Tuesday, March 15, 2011

last year's garden

This time of year I crave pictures of green- of color- of leaves and flowers and vegetables. 

The most notable thing about the Twin Cities' landscape in March is the lack of color.  Gray snow, gray sky, gray streets.  The thaw is here-  highs predicted in the 40s and 50s all week.  The maple sap is flowing and the snow is melting, but it's still going to take a while before we see anything green.

So I go over last year's garden photos.  It helps with the garden planning, but mostly it's a kind of color therapy- as well as a chance to remember what being outside without a jacket feels like and to remember the smell of something other than diesel exhaust.

Here's a good one of what I think is one of the most underrated plants for Minnesota:  The Winnipeg Parks Rose.  It was developed at a research station in Manitoba and is tough to zone 2 or 3 depending on who you believe, so even the harshest Minnesota winter won't kill it.  In addition, it's not very thorny, has red-tinged foliage, and the color of the flowers will burn your retinas.  Maybe it's too garish for some, but I love it.  I'm glad I planted a bunch when I did, because they seem to have been taken off the market.  If anyone knows where they have gone, please let me know.  I ordered them bare root, I think through Jung seeds, but Jung has discontinued them. It's a shame, because these deserve to be planted more often.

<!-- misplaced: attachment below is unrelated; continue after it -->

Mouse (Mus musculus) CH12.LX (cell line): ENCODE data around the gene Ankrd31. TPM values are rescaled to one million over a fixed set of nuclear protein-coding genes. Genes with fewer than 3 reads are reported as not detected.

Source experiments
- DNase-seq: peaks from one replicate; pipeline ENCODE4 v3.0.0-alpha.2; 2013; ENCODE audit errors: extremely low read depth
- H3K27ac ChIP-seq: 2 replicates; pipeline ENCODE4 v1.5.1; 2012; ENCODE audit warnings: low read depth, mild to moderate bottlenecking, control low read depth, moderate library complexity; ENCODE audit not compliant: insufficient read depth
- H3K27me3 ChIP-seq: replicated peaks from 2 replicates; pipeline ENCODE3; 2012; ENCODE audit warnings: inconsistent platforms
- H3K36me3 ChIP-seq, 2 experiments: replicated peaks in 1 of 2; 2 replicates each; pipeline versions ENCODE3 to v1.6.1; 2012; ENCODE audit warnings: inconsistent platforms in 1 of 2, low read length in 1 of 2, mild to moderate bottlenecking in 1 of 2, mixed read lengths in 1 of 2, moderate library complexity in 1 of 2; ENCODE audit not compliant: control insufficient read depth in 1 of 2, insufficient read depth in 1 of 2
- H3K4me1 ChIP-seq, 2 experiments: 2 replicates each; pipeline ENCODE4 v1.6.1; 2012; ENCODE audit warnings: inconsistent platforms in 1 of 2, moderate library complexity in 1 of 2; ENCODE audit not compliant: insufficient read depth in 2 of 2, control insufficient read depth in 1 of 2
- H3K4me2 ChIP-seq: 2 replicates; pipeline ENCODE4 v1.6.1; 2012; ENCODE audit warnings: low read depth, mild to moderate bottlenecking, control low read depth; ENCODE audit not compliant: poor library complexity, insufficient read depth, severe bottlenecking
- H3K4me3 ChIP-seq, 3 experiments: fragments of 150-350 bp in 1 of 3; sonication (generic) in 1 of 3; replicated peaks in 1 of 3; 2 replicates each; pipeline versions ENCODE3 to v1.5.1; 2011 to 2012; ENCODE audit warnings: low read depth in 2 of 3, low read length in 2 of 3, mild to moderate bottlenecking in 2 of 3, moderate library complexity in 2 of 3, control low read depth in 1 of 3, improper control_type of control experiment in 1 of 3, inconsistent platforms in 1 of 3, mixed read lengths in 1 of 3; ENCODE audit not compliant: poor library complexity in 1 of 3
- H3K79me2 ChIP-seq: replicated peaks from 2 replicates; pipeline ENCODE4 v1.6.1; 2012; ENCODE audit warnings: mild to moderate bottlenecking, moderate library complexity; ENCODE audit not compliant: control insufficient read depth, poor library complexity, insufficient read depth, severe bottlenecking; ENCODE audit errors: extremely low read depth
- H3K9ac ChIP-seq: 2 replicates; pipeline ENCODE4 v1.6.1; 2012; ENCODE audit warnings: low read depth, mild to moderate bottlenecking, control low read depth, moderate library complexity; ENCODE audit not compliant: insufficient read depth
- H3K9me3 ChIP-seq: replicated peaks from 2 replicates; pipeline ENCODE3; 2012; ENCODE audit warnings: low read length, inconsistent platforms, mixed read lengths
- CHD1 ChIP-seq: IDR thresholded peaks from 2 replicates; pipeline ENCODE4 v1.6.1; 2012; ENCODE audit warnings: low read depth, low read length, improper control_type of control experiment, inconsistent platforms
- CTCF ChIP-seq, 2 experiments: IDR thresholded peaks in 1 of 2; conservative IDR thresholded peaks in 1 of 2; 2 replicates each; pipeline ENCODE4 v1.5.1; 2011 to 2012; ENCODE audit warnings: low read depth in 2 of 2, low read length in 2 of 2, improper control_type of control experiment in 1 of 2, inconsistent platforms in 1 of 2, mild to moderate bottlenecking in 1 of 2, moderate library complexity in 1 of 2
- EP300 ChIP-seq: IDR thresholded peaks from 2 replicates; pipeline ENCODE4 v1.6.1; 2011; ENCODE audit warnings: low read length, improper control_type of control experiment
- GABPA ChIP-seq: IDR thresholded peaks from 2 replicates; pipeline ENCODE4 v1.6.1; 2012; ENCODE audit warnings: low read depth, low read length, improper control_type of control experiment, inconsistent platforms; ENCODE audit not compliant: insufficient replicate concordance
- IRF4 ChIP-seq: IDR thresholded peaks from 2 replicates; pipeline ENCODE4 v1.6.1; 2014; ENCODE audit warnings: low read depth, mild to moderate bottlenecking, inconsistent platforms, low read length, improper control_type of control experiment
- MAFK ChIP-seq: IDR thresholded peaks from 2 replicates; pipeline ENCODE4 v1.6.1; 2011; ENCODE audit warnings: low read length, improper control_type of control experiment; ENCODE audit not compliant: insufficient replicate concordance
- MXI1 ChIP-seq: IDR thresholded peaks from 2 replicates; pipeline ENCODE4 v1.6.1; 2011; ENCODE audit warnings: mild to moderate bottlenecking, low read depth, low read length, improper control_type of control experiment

Also, I mentioned Danvers carrots in a previous post.  Here's what you get when you plant Danvers in full sun, in soil amended with wheelbarrows of compost, and you weed out (by accident) the competing carrots.  This is my son holding a monster that measured over 4 inches wide at the top.  It's by far the biggest carrot I've ever grown, and I wasn't even trying.  We made a pot of carrot soup from this one alone, and even tasted pretty good.

Today, we boiled down the first of the maple sap- about a cup or maybe a cup and half of it- and ended up with about a teaspoon of syrup.  But it tasted great!  I hope that the warmer, wetter weather means we'll be getting more sap.  I see that some is leaking from the bottom of the spigot- I wonder if it's in right, and if anyone knows what the best course of action to take is, if the spile isn't fitted correctly.  Is it better to remove it and re-place it, or just leave it be?  I'm open to ideas.

No comments:

Post a Comment